CRT monitors are the most widely used display devices in computer graphics. A CRT (cathode ray tube) is the essential part of all CRT monitors. It contains three electron guns which emit narrow streams of electrons. The streams pass through deflection coils that band the beam up, down, right and left. The inside of the front face of the CRT is coated with three different phosphors, each of them emits light of certain wavelength when struck by electrons. The intensity of light depends on the number of incident electrons. There are various phosphors, but red, green and blue emitting type phosphors are used in common monitors. As all displayable colors are formed from an additive mixture of red, green and blue, it is clear that the color gamut of a CRT monitor is a subset of all visible colors.
We will examine some CRT monitor characteristics next. Just as before, we are interested in the monitor response to various input values. Unfortunately this response is not linear. For a CRT with N displayable levels, the luminance of grade i, can usually be approximated by:
where . The value of , of course, is slightly different for each color channel.
We have measured for the red, green and blue color channels of an SGI color monitor. The results are shown in figure 3.4. It can be seen that default gamma correction is not perfect, but it is close to linear response. For most applications it will be sufficient.
Figure 3.4: Red, green and blue gun response after -correction
Although it seems in (3.4) that the CRT contrast is infinite (the lowest luminance value is 0), there is no real 0 luminance, i.e. the CRT emits some radiance even for i=0, (if the measured characteristics in the figure 3.4 are observed carefully it can be seen that there is some emittance even for 0 input level (best seen for red and blue guns), and there is always some reflection from surrounding light on the screen [ToHe89]. If you look at the switched off display in a lit room you will see it is far from totally black. This unwanted luminance level that is proportional to the ambient light is added to the image. It means that in (3.4) a constant proportional to the ambient luminance level should be added. The ambient luminance decreases the CRT contrast and the gamut as well. Figure 3.5 illustrates the problem. It shows how gamut changes with the increase of ambient light.
There is a lot of research done on the calibration of the CRT monitor [Durr87], [Hall89]. Actually the characteristic changes as time passes, it depends on room temperature and even on the orientation of the monitor (influence of the Earth magnetic poles [Fitz89]). All of these influences are relatively small, and they are not so important for the common user.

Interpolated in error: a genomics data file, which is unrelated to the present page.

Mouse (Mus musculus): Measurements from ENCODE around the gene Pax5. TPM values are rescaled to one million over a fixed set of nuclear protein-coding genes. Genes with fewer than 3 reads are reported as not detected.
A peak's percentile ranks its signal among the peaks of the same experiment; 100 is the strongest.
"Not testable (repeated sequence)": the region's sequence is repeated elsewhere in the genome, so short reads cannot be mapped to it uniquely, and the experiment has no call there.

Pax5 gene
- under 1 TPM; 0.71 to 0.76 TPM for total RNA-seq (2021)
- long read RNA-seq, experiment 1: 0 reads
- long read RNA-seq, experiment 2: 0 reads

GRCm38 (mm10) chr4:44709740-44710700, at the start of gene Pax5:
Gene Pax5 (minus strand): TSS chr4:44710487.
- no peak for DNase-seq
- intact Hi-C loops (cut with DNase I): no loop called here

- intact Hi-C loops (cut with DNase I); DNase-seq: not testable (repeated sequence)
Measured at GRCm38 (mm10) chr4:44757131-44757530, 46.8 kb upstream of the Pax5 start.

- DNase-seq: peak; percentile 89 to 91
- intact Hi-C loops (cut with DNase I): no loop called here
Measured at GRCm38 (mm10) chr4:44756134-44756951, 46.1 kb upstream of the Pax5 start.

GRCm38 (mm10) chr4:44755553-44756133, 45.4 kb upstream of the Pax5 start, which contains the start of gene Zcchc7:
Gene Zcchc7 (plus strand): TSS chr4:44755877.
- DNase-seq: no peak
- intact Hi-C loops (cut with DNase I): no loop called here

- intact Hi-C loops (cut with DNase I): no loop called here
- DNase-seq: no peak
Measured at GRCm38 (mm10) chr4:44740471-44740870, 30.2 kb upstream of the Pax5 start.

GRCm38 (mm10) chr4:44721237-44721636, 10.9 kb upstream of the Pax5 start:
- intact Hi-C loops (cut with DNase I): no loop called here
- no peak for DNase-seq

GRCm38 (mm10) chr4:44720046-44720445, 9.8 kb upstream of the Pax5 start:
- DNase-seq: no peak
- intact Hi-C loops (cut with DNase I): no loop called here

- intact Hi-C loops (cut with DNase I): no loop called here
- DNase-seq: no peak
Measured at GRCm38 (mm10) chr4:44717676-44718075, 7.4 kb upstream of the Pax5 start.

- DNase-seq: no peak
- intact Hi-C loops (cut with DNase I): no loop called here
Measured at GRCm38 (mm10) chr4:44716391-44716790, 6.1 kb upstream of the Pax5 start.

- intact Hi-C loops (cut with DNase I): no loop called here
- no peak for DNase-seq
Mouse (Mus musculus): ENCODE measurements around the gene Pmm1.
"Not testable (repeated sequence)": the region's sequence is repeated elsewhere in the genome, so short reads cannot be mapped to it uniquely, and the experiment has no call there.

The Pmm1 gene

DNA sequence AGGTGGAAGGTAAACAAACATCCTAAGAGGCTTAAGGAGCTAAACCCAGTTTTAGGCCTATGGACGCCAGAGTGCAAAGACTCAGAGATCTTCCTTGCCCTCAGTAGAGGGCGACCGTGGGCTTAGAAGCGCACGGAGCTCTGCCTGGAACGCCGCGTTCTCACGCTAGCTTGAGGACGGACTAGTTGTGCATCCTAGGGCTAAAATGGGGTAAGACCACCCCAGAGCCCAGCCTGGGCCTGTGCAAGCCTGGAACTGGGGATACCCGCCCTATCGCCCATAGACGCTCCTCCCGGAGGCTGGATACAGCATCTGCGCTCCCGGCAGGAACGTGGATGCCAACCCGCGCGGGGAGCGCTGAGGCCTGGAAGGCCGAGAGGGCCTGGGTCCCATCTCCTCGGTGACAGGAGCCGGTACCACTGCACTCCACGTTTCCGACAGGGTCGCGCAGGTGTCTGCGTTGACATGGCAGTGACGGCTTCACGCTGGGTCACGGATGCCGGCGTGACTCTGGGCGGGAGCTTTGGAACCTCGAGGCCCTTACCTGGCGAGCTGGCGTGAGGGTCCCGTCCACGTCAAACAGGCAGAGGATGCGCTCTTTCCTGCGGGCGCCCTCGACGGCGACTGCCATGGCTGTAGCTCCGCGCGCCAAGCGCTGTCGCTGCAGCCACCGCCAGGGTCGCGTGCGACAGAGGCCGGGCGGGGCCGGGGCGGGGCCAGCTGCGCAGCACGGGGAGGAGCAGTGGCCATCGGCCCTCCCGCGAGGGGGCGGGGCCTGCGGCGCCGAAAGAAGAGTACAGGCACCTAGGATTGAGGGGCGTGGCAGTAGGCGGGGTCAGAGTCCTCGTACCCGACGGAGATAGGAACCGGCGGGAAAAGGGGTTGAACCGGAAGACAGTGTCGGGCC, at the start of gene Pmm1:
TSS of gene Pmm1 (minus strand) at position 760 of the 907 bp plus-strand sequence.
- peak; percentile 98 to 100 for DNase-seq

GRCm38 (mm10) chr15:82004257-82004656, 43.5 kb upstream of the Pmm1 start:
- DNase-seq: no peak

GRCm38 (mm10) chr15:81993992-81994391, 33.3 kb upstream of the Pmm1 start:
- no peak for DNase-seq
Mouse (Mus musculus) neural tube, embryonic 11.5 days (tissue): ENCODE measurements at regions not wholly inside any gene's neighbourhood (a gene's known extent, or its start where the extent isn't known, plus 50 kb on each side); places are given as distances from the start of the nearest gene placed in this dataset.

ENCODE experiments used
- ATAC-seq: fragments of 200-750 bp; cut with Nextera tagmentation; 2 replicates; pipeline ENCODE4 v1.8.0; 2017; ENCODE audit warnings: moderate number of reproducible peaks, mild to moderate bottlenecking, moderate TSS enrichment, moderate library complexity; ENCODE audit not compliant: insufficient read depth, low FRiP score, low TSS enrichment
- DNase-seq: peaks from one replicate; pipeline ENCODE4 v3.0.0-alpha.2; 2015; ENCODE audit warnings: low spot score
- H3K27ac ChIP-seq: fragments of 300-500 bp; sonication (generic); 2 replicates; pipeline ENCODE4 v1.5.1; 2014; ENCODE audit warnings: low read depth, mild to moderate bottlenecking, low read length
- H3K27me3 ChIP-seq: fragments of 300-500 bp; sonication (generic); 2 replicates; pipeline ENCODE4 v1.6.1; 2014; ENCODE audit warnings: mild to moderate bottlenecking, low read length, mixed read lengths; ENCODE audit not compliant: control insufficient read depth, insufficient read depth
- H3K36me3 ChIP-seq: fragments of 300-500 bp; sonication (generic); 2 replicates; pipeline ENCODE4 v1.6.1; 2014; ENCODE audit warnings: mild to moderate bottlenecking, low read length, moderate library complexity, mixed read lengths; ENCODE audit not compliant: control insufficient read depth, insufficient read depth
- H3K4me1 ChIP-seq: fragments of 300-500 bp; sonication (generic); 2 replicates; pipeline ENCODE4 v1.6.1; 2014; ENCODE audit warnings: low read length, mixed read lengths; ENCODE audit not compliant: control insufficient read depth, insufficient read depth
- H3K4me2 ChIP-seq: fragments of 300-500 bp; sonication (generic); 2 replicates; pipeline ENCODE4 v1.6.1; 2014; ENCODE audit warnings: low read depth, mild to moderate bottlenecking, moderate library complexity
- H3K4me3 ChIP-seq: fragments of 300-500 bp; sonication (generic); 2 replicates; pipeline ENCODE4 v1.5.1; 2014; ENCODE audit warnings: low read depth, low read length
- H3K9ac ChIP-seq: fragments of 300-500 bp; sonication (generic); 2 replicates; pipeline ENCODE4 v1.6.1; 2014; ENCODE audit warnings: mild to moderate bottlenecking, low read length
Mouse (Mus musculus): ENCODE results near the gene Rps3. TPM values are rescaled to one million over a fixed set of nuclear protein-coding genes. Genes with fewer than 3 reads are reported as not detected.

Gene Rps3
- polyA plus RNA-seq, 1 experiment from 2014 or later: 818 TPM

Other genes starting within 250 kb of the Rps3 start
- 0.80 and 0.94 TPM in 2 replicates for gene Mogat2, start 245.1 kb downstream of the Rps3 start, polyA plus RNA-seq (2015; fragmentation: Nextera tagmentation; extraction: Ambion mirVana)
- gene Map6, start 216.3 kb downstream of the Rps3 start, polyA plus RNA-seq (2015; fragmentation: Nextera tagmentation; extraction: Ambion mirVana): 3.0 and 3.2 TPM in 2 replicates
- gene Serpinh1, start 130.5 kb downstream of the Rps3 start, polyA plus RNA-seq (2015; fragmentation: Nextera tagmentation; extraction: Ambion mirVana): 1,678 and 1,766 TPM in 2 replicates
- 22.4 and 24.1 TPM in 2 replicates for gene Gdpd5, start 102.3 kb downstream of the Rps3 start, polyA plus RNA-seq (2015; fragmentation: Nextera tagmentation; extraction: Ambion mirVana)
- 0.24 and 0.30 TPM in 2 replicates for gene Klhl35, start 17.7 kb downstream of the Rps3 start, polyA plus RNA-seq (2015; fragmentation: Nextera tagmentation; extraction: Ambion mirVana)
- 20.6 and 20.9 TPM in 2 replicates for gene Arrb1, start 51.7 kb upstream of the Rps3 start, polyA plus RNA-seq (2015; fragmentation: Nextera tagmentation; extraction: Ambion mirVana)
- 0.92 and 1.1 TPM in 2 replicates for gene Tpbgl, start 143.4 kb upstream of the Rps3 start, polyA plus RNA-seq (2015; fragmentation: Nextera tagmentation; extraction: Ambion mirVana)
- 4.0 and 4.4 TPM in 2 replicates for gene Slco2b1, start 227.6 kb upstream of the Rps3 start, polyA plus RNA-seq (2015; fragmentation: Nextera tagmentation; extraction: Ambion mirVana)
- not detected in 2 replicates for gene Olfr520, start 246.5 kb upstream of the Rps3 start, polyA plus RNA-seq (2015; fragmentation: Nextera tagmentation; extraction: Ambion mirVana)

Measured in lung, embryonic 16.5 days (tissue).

Figure 3.5: Chromatic gamut of CRT for ambient illumination covering a range of five log units. [Layc83]
The CRT contrast depends on the ambient illumination level, on user settings, and on particular device characteristics. For the same CRT the contrast can vary from 20 to 100. The best would be to measure the particular CRT and to work in a room with a constant illumination. Of course, in this case the device settings once set, should not be changed any more. The Goldberg-Gamma should be taken into account for CRTs as well. In dark rooms the Goldberg-Gamma should be set to 1.5, in dim surroundings to 1.2 (default setting for TV). When a CRT is viewed in very bright surroundings the Goldberg-Gamma decreases to 1. Goldberg-Gamma correction can be done simultaneously with display gamma correction. Instead of in (3.4), should be used. More exact relationships than the Goldberg rule are described in the RLAB color space for luminance and chromatic adaptation [Fair94].
Figure 3.4 shows the measured CIE Y of the red, green and blue
color channel. It can be seen on the y axis that the maximum values of Y
are not the same. The blue gun emits the lowest maximum intensity, and
the green gun the highest. If we are interested in computing
an equivalent luminance image from our rgb image, then each of the color
channels should be properly weighted. For this particular monitor, the
weights can be computed from maximum intensities as:
For our monitor, the weights are , and .
We have measured chromaticies CIE x and y values for our monitor as well. It is interesting that chromaticies for a particular phosphor were not constant as expected. The measured CIE x,y chromaticies are shown in figure 3.6. We suppose the reason lies in the fact that there are some cross effects among phosphors. There can be also some error caused by the measuring instrument at low intensities. Figure 3.6 shows gamuts for intensities 10, 30, 50, 70,..., 250. The chromaticies change decreases with higher intensities.
Figure 3.6: Change of phosphor chromaticies with increasing intensities
Note that the weighting functions computed in eq. 3.5 using maximum intensities, can be computed from chromaticies as well. Each phosphor has a dominant wavelength, and the CIE photometric curve gives a weighting factor for each of the three phosphors. Assuming our phosphor chromaticies have CIE x,y coordinates and dominant wavelength values as given in table 3.2, corresponding weights are: , and .
These results are similar to the results obtained using the maximum intensities. Errors are due to non-perfect measuring conditions.